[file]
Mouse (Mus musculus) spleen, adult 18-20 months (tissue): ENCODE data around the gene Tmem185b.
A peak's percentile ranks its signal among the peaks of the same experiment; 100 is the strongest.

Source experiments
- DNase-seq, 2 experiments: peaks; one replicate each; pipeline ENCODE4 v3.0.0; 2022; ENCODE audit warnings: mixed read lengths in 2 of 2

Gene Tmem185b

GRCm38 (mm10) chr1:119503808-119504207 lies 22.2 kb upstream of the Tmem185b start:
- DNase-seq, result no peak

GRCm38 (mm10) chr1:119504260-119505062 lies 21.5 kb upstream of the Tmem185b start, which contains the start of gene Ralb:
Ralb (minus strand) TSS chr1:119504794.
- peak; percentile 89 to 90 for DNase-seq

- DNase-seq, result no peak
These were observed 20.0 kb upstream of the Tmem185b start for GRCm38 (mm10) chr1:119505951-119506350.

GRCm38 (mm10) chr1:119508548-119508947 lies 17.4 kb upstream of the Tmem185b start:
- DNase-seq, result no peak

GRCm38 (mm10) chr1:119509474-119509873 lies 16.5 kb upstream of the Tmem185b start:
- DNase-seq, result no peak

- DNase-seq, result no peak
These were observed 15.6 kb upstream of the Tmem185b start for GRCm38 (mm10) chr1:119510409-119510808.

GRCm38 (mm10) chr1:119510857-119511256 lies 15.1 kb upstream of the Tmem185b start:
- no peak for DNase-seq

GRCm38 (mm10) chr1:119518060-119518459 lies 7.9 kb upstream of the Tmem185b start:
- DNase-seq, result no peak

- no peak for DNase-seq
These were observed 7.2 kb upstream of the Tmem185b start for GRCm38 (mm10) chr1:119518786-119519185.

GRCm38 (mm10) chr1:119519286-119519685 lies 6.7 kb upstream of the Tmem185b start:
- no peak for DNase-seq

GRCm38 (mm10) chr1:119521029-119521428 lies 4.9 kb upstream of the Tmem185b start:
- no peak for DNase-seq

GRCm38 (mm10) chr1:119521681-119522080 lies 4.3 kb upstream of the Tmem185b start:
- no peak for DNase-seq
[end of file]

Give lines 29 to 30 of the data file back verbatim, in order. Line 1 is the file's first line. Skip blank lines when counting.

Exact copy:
GRCm38 (mm10) chr1:119521681-119522080 lies 4.3 kb upstream of the Tmem185b start:
- no peak for DNase-seq